Tveit continued: “It is our prayer that at this point in history India, which has a long history of peaceful co-existence of people of different faiths, will uphold its secular and democratic foundations and the much cherished values of harmony and 'ahimsa' (nonviolence), which have sustained its social fabric,” he said. “In the midst of the escalation of violence, we pray that the authorities, lawmakers and police can govern justly, maintain the rule of law, and protect the vulnerable people and their livelihood.”

Christian Faith and Earth Day Sunday

The Bible is full of beautiful language and theology for celebrating God's creation. Yet sometimes, in the rhythm of the liturgical year, it can be challenging to find a specific time in the Spring to focus as a church community on the theme of God’s creation. Earth Day Sunday provides just such an opportunity. Since 1970, communities have taken one day each year to be especially mindful of the Earth and its many gifts: April 22, Earth Day. Soon after, churches started celebrating God’s creation on the Sunday closest to Earth Day. This day has ecumenical and bipartisan roots.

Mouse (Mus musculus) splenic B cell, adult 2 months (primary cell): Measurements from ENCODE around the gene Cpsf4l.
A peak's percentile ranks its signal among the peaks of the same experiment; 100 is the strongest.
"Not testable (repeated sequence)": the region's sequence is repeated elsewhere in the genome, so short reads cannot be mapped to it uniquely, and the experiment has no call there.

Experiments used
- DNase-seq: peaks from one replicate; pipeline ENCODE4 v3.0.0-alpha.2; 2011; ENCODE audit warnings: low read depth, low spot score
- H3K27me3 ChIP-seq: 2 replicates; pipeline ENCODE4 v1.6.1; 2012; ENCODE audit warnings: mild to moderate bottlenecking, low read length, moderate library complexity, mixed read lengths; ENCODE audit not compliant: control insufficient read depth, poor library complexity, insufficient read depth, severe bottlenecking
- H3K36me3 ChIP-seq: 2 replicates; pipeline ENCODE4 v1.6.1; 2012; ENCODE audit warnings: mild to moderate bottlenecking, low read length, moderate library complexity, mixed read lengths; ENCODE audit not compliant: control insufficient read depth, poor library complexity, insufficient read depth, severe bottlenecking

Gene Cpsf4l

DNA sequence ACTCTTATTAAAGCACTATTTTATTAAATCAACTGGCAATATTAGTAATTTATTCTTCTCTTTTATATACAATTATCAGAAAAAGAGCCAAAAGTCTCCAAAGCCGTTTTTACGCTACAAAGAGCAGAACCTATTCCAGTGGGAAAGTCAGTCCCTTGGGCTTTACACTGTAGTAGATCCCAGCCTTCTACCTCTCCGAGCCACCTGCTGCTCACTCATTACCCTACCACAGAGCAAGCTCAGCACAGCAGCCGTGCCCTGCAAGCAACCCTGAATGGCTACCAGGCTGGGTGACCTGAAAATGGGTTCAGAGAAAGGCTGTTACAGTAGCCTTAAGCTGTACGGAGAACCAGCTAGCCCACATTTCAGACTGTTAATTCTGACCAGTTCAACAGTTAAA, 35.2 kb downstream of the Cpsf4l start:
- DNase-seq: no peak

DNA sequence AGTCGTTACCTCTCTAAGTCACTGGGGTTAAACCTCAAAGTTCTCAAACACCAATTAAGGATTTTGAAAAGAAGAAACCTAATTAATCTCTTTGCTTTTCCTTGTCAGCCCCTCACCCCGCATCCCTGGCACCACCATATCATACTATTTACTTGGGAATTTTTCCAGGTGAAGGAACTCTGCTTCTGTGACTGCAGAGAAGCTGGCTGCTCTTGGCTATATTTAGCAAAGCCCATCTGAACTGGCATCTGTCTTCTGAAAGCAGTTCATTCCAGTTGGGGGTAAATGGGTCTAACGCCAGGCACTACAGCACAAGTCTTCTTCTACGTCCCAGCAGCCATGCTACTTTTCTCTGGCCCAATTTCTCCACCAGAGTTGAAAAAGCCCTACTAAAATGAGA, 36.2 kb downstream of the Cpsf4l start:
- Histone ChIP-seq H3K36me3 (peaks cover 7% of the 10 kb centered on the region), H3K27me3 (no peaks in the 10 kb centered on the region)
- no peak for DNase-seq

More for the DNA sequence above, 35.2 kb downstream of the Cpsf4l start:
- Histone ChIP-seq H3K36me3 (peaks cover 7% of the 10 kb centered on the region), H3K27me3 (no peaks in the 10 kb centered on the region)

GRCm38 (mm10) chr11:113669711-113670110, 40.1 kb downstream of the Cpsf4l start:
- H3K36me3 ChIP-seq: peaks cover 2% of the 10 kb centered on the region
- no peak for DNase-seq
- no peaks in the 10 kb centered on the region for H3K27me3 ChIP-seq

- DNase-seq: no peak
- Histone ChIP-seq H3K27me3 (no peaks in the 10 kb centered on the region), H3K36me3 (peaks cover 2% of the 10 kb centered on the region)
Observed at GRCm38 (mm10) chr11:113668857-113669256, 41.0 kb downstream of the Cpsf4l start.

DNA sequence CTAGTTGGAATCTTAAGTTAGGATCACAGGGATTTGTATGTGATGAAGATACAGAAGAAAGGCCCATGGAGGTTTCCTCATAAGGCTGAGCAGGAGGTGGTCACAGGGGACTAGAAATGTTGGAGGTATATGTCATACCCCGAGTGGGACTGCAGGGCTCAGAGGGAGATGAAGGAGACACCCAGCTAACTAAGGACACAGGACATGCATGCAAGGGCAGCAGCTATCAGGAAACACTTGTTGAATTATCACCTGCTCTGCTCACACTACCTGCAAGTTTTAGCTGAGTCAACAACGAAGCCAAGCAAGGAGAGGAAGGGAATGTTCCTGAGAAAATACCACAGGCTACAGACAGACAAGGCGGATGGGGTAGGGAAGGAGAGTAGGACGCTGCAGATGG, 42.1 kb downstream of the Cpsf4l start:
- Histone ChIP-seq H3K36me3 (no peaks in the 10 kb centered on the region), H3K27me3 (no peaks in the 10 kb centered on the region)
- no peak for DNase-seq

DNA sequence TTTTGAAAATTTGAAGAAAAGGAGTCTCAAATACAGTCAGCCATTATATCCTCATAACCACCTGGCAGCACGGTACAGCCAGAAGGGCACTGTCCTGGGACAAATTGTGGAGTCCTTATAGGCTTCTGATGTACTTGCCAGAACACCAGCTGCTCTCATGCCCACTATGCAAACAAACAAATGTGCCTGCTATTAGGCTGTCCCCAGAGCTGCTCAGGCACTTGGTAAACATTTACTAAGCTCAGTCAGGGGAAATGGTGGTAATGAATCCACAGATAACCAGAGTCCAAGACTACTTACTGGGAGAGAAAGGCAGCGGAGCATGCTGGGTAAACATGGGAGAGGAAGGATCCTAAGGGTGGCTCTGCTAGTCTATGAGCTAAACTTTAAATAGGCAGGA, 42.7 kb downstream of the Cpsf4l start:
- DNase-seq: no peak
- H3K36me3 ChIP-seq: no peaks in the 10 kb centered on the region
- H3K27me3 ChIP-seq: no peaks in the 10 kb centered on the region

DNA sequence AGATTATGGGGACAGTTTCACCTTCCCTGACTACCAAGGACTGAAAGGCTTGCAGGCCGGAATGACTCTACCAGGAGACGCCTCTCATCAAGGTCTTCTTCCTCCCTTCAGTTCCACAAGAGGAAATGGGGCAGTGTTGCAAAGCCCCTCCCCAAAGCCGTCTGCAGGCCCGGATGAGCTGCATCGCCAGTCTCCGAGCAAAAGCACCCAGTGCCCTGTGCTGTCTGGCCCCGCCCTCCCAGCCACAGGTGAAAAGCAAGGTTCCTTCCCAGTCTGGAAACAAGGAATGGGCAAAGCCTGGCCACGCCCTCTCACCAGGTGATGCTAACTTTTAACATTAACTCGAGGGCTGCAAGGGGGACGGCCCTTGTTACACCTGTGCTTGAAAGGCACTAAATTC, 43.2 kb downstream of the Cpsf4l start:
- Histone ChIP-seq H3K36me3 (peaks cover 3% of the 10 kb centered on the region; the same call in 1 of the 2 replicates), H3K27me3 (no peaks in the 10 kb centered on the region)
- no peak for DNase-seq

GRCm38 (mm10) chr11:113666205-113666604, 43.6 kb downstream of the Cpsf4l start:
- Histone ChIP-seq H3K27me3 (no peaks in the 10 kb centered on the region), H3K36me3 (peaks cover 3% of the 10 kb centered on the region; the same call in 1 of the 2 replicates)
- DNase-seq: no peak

Get Involved

Do you want to plan an Earth Day celebration in your congregation? Consider using the 2020 theme materials for this year, which focus on “The Fierce Urgency of Now.” The theme comes from a quote from Rev. Dr. Martin Luther King, Jr: “We are now faced with the fact that tomorrow is today. We are confronted with the fierce urgency of now. In this unfolding conundrum of life and history, there "is" such a thing as being too late. This is no time for apathy or complacency. This is a time for vigorous and positive action.”

To connect with others who are planning Earth Day Sunday activities, join the Earth Day Sunday 2020 Facebook event. Use the social space to share what you are doing and interact. You can also find a treasure trove of Earth Day Sunday resources from previous years covering various themes on Creation Justice Ministries’ education resource page.

Faith communities are committing to spread the word